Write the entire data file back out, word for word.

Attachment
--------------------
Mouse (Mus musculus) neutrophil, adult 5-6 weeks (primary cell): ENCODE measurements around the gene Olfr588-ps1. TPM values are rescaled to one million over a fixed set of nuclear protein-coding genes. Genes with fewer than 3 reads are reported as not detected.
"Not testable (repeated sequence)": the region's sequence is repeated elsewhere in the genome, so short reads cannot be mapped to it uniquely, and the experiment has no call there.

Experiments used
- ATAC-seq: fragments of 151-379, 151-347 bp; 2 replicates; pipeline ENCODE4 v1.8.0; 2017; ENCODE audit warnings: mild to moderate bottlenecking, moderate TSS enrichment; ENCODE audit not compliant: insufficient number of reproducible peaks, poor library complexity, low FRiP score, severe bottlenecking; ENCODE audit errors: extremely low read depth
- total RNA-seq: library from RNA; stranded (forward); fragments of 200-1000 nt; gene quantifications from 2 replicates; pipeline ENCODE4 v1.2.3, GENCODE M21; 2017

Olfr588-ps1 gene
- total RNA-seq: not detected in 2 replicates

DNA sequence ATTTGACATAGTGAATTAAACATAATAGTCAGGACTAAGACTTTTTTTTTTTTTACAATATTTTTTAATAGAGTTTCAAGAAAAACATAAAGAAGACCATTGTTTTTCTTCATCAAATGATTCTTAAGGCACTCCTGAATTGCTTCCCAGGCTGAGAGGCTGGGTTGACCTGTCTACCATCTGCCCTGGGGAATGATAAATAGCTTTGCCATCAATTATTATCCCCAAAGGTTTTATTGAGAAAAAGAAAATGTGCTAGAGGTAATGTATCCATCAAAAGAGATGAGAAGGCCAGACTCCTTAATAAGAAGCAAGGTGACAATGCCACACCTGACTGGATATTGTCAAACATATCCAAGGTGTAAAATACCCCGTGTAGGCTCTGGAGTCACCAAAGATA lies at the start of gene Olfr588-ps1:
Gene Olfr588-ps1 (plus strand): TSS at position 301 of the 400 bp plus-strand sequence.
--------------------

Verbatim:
Mouse (Mus musculus) neutrophil, adult 5-6 weeks (primary cell): ENCODE measurements around the gene Olfr588-ps1. TPM values are rescaled to one million over a fixed set of nuclear protein-coding genes. Genes with fewer than 3 reads are reported as not detected.
"Not testable (repeated sequence)": the region's sequence is repeated elsewhere in the genome, so short reads cannot be mapped to it uniquely, and the experiment has no call there.

Experiments used
- ATAC-seq: fragments of 151-379, 151-347 bp; 2 replicates; pipeline ENCODE4 v1.8.0; 2017; ENCODE audit warnings: mild to moderate bottlenecking, moderate TSS enrichment; ENCODE audit not compliant: insufficient number of reproducible peaks, poor library complexity, low FRiP score, severe bottlenecking; ENCODE audit errors: extremely low read depth
- total RNA-seq: library from RNA; stranded (forward); fragments of 200-1000 nt; gene quantifications from 2 replicates; pipeline ENCODE4 v1.2.3, GENCODE M21; 2017

Olfr588-ps1 gene
- total RNA-seq: not detected in 2 replicates

DNA sequence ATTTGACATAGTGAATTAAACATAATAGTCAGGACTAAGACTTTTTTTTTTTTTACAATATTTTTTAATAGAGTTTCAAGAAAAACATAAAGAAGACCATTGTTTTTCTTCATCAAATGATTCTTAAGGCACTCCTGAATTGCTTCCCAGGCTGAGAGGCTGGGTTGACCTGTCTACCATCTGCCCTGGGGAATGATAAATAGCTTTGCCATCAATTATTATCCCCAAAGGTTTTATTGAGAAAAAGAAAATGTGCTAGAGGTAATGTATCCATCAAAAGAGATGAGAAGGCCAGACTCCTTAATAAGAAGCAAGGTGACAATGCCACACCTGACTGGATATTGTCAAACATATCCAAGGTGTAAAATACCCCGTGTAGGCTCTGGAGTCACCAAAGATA lies at the start of gene Olfr588-ps1:
Gene Olfr588-ps1 (plus strand): TSS at position 301 of the 400 bp plus-strand sequence.